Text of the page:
PARIS (Reuters) - French water and waste group Veolia Environnement (VIE.PA) said its main European markets were stabilizing, though it was worried a slowdown in Chinese economic growth could hit demand for the paper, cardboard and metals it recycles.
The world’s largest private supplier of drinking water said on Monday it was starting to see new orders in its water business, which serves around 100 million people across the globe, for the first time since the financial crisis.
It also reported signs of stabilization in its waste business, which is highly sensitive to economic swings and has been hit hard by recession in Europe’s manufacturing industry.
At 0920 ET, Veolia shares were up 4.8 percent at 10.76 euros, continuing a recovery from a decade low of 7.4 euros in November, though still far off their 2007 high of 65.65 euros.
“While we do not expect a rebound of business activity, we do not expect a further slowdown either,” said Chief Financial Officer Pierre-François Riolacci.
Suez Environnement (SEVI.PA), the world’s No. 2 water and waste group behind Veolia, said last month it also expected a slight improvement in second-half waste volumes.
Riolacci added, however, that Veolia was closely monitoring slowing growth in China, where it sells many of the products it recycles in Europe. “It could impact us directly, especially via raw materials prices,” he said.
Veolia, which employs about 230,000 staff and treats waste water for around 71 million people, said first-half consolidated net profit from continuing operations stood at 105 million euros ($140 million), versus a 21 million euro loss the year before.
But net attributable profit plunged to 4 million euros from 162 million, hit by a 49 million euro goodwill impairment on German environmental services unit Sulo, 17 million of charges for its voluntary redundancy plan and 43 million of costs associated with a bond buyback.
Riolacci said German waste recycling volumes were down significantly and competition had increased as municipalities increasingly took over waste collection themselves.
Former chief executive Henri Proglio acquired Sulo in 2007 for 1.45 billion euros, and Veolia had already booked a 400 million impairment on it in 2009.
CEO Antoine Frerot said Veolia did not expect further one-off hits this year, except for possible restructuring charges.
Veolia also confirmed its financial objectives for 2013 and said it would aim for organic revenue growth, which excludes acquisitions, over three percent per year after 2013.
First-half sales fell 3.3 percent to 11.07 billion euros. In the waste division, the decline in revenues eased to 1.4 percent in the second quarter from 4.6 percent in the first.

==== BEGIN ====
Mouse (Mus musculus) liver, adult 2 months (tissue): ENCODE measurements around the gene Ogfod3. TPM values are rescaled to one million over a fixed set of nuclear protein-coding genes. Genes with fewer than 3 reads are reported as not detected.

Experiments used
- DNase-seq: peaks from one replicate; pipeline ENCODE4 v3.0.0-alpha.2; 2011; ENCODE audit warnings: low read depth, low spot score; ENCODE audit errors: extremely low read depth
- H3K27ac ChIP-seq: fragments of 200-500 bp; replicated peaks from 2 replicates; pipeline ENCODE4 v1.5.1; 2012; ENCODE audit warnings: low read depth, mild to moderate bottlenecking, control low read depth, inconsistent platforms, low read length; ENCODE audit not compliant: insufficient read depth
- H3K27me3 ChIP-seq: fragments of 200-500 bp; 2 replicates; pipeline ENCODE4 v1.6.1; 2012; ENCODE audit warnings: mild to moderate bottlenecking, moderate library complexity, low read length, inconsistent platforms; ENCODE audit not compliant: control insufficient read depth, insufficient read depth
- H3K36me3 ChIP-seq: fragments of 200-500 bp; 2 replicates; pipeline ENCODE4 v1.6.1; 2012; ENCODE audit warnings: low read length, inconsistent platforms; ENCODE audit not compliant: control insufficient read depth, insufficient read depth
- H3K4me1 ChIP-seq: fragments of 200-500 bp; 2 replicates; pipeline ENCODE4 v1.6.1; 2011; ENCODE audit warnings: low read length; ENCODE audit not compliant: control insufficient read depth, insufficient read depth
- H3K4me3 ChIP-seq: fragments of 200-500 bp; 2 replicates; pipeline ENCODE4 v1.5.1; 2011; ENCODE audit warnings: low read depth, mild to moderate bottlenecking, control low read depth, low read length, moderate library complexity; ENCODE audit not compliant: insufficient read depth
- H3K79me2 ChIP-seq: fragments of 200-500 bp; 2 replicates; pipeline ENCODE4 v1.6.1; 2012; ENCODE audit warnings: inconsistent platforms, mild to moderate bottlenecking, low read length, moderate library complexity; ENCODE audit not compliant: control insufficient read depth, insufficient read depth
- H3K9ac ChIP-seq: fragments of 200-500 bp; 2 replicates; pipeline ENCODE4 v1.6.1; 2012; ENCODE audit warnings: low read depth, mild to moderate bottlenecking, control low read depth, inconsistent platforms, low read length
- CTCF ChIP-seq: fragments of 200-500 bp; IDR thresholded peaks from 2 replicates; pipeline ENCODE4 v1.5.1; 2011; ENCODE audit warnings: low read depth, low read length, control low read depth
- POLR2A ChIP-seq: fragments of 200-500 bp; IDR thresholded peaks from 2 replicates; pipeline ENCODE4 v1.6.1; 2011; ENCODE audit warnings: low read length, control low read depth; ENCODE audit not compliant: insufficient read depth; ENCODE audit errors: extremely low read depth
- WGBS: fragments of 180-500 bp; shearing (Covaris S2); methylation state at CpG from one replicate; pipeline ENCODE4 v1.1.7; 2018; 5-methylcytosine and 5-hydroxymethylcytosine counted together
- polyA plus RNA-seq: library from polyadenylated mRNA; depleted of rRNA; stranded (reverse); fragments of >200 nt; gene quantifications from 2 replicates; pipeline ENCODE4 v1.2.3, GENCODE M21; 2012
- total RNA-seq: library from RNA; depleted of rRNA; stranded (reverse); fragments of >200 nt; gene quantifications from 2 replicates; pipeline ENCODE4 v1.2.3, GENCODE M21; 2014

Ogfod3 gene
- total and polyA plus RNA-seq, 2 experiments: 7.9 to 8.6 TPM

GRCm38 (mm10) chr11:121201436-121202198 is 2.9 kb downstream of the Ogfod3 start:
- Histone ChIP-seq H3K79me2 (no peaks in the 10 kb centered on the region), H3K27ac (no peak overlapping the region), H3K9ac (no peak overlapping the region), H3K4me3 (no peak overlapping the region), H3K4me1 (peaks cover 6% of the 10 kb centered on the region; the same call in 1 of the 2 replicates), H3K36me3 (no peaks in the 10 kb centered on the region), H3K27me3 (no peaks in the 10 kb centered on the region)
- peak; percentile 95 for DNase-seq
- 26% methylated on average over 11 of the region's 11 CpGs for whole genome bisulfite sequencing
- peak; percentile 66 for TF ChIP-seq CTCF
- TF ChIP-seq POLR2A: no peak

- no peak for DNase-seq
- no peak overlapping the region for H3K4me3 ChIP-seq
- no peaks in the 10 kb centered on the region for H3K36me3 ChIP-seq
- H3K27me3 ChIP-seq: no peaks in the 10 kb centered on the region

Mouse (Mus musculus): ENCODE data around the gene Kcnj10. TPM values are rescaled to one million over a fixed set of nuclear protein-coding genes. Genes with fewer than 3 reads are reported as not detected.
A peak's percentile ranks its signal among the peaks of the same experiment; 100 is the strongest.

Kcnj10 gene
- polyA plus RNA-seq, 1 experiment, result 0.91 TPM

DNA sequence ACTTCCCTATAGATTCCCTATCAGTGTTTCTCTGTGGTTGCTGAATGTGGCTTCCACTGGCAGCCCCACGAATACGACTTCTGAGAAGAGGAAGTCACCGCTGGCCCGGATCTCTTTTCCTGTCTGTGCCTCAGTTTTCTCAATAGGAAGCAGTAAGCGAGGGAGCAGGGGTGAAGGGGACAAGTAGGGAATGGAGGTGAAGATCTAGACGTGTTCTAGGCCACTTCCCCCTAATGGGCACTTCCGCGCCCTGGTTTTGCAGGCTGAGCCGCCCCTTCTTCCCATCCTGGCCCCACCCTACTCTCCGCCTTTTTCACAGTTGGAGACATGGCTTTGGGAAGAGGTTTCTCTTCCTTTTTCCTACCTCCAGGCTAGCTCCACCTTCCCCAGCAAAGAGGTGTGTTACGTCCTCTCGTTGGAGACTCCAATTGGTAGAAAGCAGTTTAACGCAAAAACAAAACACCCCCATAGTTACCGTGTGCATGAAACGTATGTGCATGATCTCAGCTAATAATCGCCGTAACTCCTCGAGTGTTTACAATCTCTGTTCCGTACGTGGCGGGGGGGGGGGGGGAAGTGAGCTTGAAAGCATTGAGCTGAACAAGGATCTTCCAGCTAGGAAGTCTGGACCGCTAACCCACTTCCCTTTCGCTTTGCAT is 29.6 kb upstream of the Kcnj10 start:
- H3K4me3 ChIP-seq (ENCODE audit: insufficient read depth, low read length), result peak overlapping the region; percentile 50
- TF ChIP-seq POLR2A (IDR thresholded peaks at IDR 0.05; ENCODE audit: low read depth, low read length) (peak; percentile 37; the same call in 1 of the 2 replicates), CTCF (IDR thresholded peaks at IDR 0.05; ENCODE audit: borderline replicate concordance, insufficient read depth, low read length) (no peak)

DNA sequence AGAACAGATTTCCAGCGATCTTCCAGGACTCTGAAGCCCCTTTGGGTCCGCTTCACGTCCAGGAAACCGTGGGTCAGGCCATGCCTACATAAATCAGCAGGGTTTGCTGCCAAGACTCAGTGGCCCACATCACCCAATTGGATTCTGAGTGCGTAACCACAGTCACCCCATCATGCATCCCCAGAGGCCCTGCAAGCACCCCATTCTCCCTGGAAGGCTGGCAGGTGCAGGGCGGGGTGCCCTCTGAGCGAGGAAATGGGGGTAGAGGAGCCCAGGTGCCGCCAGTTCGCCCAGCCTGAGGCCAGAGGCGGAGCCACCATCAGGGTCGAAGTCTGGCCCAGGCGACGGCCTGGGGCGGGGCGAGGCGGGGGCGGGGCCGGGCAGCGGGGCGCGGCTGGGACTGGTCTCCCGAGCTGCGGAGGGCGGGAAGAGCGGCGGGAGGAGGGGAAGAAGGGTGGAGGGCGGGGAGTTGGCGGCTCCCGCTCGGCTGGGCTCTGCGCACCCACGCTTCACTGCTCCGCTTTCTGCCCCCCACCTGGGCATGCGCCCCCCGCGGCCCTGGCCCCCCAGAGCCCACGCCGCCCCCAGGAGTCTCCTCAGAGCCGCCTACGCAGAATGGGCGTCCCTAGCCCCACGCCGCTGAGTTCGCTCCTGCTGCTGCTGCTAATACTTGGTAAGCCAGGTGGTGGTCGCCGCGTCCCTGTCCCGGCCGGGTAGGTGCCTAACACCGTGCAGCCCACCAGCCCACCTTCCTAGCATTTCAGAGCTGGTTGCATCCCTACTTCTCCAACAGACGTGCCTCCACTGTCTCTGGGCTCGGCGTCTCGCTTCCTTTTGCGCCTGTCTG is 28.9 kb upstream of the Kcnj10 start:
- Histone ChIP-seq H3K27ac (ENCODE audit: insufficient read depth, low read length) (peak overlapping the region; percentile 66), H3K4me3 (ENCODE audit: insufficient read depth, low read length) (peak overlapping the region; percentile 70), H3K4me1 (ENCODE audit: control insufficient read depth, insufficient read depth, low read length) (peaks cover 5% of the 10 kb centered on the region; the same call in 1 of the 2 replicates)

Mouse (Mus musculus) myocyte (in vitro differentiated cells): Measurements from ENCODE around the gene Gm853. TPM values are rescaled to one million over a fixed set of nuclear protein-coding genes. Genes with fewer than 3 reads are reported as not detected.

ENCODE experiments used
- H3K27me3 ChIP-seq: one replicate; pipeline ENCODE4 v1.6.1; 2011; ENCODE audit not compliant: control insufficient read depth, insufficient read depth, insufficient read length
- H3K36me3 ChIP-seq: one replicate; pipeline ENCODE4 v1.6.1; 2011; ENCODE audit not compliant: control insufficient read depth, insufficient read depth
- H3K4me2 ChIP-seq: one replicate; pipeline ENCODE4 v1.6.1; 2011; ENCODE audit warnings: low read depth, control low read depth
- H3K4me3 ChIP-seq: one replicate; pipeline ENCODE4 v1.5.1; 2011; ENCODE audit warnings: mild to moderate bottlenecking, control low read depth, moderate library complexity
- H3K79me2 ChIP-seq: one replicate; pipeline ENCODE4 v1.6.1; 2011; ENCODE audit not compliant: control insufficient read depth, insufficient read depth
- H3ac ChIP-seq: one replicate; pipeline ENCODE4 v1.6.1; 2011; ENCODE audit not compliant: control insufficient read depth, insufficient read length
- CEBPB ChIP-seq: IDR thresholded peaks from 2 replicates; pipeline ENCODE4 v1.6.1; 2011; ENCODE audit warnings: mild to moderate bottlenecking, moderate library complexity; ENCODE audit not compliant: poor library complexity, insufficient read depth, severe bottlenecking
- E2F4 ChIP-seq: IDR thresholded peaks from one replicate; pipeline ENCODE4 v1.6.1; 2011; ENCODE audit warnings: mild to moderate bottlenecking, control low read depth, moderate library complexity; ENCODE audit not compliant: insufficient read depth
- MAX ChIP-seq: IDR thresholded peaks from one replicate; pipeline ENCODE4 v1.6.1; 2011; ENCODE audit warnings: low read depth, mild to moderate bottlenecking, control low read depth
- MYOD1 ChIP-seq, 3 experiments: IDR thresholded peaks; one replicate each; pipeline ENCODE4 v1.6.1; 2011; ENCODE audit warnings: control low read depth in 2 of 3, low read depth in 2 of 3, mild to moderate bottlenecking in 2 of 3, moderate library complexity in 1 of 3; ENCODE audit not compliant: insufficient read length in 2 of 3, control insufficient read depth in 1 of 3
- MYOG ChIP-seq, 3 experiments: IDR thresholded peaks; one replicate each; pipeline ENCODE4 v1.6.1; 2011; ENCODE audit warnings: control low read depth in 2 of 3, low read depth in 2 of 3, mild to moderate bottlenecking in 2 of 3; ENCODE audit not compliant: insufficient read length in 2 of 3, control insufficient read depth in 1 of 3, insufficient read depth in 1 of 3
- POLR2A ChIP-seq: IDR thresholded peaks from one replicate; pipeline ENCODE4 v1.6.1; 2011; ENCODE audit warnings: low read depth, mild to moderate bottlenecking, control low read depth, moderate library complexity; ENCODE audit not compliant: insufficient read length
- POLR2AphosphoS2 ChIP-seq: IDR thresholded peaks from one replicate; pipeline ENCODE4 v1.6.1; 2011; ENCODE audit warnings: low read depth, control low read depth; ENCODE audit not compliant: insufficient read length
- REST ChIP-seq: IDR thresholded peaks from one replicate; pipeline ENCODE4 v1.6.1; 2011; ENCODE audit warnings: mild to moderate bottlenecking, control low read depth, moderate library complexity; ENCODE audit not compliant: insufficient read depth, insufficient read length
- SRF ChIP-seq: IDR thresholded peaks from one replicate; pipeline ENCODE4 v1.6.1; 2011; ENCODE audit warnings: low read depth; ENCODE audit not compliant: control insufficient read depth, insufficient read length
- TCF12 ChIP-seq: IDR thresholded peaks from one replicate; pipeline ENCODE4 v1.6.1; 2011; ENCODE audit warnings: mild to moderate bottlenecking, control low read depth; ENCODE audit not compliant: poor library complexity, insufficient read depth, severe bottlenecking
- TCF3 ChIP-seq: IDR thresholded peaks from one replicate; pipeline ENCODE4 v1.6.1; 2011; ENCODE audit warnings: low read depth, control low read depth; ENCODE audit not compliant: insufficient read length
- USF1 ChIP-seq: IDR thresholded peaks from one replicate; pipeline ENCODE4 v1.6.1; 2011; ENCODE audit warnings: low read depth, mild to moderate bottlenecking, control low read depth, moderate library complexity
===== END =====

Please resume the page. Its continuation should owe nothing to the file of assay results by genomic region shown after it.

Veolia earned 51 percent of its turnover in France, 21 percent in Europe and 8 percent in the United States, with the rest coming from emerging markets.
Frerot said in February it was looking to high-growth markets to bolster its core business, but it also wants to reduce its global footprint following a debt-fueled acquisition spree under Proglio, who now heads power utility EDF (EDF.PA).
Veolia ended 2012 with a presence in 48 countries - down from 77 a few years ago - and aims to end this year with a permanent presence in 40 countries.
Frerot wants to cut reliance on cities and municipalities too, by boosting the share of revenue from industrial clients to 50 percent from 35 percent within 5 years.
He aims to do this by focusing Veolia on difficult and more high-margin forms of waste handling. In January, Veolia launched a business in dismantling and decontaminating nuclear sites, and in April it announced more investment in toxic waste recycling.
Veolia will continue to sell assets as it aims to reduce its net financial debt to between 8 and 9 billion euros by the end of this year, from 11.3 billion at the end of 2012.
“Veolia is nearly a year ahead of its targets to reduce debt,” said Bryan Garnier analyst Julien Desmaretz, forecasting it would generate around 1 billion euros in asset sales in 2013.
The firm is negotiating with the city of Berlin about selling its 24.95 percent stake in Berlinwasser, which provides water for the German capital. It also wants to sell part of its stake in transport unit Transdev to state bank Caisse des Depots (CDC), its partner in the venture, and is in talks to sell its water business in Morocco.
Additional reporting by Benjamin Mallet; Editing by Mark Potter